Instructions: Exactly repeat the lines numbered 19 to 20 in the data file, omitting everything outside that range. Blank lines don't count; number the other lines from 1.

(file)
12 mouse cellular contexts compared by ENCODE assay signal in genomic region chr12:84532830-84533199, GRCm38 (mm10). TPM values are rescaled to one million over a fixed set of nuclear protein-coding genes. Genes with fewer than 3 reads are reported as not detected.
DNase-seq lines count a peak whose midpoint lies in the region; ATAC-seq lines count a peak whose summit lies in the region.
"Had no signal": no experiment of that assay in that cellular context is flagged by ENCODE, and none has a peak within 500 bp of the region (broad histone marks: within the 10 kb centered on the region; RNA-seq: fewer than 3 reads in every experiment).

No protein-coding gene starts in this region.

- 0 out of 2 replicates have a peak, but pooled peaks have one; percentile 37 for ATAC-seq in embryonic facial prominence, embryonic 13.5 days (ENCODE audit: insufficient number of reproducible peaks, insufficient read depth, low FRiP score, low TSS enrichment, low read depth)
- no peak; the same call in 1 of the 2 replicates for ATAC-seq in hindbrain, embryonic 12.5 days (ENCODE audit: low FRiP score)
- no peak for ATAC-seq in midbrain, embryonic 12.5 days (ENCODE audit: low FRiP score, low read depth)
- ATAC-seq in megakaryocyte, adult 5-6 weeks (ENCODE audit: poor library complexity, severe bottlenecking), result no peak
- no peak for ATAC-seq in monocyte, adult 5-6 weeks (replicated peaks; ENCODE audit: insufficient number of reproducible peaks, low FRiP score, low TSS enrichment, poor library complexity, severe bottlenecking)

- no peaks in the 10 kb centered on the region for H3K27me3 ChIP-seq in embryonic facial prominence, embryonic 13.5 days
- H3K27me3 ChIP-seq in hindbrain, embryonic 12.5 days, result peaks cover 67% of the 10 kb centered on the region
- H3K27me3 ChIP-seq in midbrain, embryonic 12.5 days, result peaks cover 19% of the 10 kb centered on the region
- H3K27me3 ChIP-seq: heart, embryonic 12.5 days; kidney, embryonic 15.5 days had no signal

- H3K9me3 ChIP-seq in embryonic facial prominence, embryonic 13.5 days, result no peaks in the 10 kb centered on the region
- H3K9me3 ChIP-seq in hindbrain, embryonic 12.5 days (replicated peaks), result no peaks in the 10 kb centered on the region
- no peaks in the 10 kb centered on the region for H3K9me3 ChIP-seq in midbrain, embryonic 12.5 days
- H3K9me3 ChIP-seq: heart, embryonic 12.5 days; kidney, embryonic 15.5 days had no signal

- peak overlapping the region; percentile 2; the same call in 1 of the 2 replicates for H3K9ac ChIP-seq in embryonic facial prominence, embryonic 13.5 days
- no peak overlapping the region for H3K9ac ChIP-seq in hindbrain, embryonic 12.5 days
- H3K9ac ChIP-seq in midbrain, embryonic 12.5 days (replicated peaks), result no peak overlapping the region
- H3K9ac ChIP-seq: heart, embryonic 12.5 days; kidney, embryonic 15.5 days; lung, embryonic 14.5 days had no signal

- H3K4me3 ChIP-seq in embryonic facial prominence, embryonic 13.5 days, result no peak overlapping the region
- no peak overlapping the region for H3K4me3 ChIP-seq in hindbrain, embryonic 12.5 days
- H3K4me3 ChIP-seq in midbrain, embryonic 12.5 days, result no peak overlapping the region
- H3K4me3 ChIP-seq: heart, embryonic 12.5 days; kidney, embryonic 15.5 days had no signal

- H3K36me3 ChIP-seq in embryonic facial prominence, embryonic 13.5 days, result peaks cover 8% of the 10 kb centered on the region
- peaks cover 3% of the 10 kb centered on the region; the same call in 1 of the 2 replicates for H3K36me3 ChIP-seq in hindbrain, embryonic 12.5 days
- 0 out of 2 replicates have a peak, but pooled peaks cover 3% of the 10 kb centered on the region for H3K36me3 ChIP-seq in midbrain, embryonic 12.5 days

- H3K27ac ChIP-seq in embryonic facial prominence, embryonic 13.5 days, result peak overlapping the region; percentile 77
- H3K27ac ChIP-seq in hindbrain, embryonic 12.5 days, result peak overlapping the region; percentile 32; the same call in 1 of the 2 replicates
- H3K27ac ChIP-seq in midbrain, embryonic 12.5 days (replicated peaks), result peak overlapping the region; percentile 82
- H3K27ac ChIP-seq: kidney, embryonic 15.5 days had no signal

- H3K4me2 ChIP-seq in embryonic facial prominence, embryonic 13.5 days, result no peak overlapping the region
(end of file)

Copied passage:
- no peak overlapping the region for H3K9ac ChIP-seq in hindbrain, embryonic 12.5 days
- H3K9ac ChIP-seq in midbrain, embryonic 12.5 days (replicated peaks), result no peak overlapping the region